Tuesday, 30 April 2013

NFS Server (Network File Systems)

NFS was developed to allow machines to mount a disk partition on a remote machines as if it were on a local hard drive.

--->  This allows for fast seamless sharing of files across a network.

---> Main config files to edit to setup an nfs server are:

           1. /etc/exports
           2. /etc/hosts.allow
           3. /etc/hosts.deny

/etc/exports file 

exports file contains a list of entries, each entry indicates a volume that is shared and how its shared.

directory machine1(option11,option12) machine2(option21,option22)

Directory: The directory that want to share. It may be an entire volume though it need no be. If you share a directory then all directories under it within the same file system will be shared as well.

machine1 and machine2: client machines that will have access to the directory. The machines may be listed by their DNS address or their IP address (machine.company.com or Using Ip address is more reliable and more secure.

Option XX: The option listing for each machine will describe what kind of access that machine will have. Imp options are,
A.ro: The directory is shared read only; the client machine will

  not be able to write to it. This is the default.

B.rw: The client machine will have read and write access to the


C.no_root_squash: By default, any file request made by user root on the client machine is treated as if it is made by user nobody on the server.If no_root_squash is selected, then root on the client machine will have the same level of access to the files on the system as root on the server. This can have serious security implications, although it may be necessary if you want to perform any administrative work on the client machine that involves the exported directories. You should not specify this option without a good reason.

D.no_subtree_check: if only part of a volume is exported, a routine called subtree checking verifies that a file that is requested from the client is in the appropriate part of the volume: if the entire volume is exported disabling this check will speed up transfers.

E.sync: By deault, all but the most recent version of the exportfs command will use async behavior, telling a client machine that a file write is complete.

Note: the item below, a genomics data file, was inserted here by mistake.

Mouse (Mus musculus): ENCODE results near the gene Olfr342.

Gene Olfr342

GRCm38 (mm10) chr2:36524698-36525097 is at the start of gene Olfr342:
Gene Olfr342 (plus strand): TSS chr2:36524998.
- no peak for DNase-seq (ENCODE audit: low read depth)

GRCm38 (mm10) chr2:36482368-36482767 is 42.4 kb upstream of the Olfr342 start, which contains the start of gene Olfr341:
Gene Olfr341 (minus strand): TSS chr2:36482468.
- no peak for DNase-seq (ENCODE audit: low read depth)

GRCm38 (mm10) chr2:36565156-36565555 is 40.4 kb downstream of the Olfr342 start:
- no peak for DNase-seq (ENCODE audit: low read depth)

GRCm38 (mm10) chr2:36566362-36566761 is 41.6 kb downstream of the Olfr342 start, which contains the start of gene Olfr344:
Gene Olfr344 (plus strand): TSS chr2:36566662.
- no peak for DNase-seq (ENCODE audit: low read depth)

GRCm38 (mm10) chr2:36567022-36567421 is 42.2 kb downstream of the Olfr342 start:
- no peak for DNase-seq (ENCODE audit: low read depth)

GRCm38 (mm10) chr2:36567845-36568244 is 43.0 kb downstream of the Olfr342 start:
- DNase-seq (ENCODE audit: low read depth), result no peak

ie, it has been written to stable storage - when NFS has finished handing the write over to the file system. This behavior may cause data corruption if the server reboots, and sync option prevents this.
EG: /var/tmp,rw)

/etc/hosts.allow and /etc/hosts.deny

Those two files specify which computers on the network can use services on your machine. Each line of the file contains a single entry listing a service and a set of machines.

When a server gets a request from a machine, it does the following,
----> It first checks the hosts.allow file to see if the machine matches a description listed in there. If it does then the machnie is allowed access.

----> if the machine does not matches an entiry in hosts.allow, the server then checks hosts.deny to see if the client matches a listing in there.if it does then the machine is denied access.

----> if the client matches no listings in either file, then it is allowed access.

Configuring /etc/hosts.allow and /etc/hosts.deny for NFS security

----> In addition to controlling access to services handled by inetd, this file can also control access to NFS by restricting connections to the daemons that provide NFS services. Restrictions are done on a pre-services basic.
----> The first daemon to restrict access to is the portmapper. This daemon essentialy just tells requesting clients how to find all the NFS services on the system.
----> Restricting access to the portmapper is the best defense against someone braking into your system through NFS because completely unauthorized clients won't know where to find the NFS daemons.
----> However there are two things to watch out for, First restricting portmapper isn't enough if the intruder already knows for some reason how to find those daemons. And second, if you are running NIS, restricting portmapper will also restrict request to NIS. In general it is a good idea with NFS to explicitly deny access to IP address that you don't need to allow access to.
----> The first step in doing this is to add the following entry to /etc/hosts.deny

----> If you have a newer version of nfs-utils, add entires for each of the NFS daemons in hosts.deny

----> If we choose ALL:ALL in the file /etc/hosts.deny, which causes any service that looks at these files to deny access to all hosts unless it is explicitly allowed.
----> In hosts.allow use the following format  

service: host [or network/netmask], host [or network/netmask]
here host is IP address of a potential client. If we want to allow access to and, we could add the following entry to /etc/hosts.allow
   portmap: ,

For recent nfs-utils versions, we would also add the following
[these entries are harmless even if they are not supported]
    lockd: ,
    mountd: ,
    rquotad: ,
    statd: ,

---- If you ntend to run NFS on a large number of machines in a local network, /etc/hosts.allow also allow for network/netmask style entries in the same manner as /etc/exports above.

No comments:

Post a Comment